I often see beginner/intermediate artists make this common mistake when working from photo references, and I want to address this problem here by posting a short excerpt from the workshop I teach (“Becoming A Better Artist,” linked below in my signature), to elaborate on why it’s bad to cherry-pick from references:
Common mistakes that inexperienced artists make
One very common mistake I see inexperienced artists make all the time, is to piece together a figure by using photo references from different sources, all taken by different photographers, of different models, in different poses, under different lighting, and so on. The result is almost always a very unnatural looking “Frankenstein” character that just looks wrong.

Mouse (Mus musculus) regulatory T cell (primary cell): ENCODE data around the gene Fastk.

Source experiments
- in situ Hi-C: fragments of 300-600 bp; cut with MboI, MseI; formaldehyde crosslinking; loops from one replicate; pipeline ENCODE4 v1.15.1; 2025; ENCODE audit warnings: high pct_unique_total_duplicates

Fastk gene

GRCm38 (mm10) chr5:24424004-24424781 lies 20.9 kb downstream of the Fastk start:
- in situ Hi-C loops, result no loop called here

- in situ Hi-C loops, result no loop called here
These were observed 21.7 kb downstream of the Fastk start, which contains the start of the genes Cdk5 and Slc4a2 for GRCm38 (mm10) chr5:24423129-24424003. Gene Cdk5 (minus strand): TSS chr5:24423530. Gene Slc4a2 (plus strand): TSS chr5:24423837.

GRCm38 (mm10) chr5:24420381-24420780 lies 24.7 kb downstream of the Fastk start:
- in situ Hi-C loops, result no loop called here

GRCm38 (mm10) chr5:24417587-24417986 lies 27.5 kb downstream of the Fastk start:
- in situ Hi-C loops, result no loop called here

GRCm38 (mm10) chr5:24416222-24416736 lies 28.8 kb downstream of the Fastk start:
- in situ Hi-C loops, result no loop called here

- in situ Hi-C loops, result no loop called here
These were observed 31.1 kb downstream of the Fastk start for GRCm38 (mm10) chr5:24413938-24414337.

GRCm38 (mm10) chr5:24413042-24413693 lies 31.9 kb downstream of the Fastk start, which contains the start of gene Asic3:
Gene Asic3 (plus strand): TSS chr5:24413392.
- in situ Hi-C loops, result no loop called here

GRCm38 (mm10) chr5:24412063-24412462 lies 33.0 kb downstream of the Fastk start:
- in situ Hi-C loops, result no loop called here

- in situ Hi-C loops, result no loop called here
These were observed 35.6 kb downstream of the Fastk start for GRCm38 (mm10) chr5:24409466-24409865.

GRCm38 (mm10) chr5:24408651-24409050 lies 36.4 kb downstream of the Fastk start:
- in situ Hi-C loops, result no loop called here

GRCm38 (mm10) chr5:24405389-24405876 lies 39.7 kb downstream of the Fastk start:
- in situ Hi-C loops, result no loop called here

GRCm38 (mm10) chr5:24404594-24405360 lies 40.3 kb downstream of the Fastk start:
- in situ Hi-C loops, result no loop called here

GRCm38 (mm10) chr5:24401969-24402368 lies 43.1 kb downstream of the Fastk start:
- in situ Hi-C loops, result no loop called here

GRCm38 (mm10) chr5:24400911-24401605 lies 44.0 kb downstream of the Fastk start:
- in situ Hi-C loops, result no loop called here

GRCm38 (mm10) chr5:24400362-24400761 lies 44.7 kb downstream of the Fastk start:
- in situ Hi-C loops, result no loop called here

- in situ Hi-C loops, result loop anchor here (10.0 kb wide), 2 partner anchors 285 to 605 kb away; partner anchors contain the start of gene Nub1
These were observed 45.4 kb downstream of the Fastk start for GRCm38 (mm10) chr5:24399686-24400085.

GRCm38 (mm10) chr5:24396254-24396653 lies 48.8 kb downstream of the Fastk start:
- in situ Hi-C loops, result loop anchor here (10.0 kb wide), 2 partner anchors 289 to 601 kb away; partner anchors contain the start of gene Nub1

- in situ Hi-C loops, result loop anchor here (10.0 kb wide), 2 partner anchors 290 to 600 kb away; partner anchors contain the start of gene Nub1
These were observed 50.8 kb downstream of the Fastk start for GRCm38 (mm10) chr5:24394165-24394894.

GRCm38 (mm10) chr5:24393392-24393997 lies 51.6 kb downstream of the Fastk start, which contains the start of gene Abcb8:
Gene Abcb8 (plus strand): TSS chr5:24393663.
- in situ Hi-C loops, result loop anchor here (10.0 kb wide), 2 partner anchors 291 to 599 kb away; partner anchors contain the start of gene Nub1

The reason this almost never works is because you cannot pull apart a figure like that and source individual body parts. A body is a closed network of skeleton, muscles, and central nervous system, all controlled by a single brain. It has to function together like a system to achieve proper balance. When you piece together unrelated photos, those body parts you are sourcing are not related at all and do not belong to the same person, so they cannot work together to achieve proper balance. Also, how one body part is placed/posed will affect other body parts by offsetting their balance, pull on their muscles/tendons, or change the way the skin creases.
It’s also a bad idea to take a reference and only use parts of it you need, then try to change/fake the rest on your own. Unless you have an advanced understanding of anatomy/figure, you will almost always be wrong when you start making changes, and if you try to supplement the changes by looking at other references to “fill in” those areas of change, you are again committing the sin of creating a “Frankenstein.”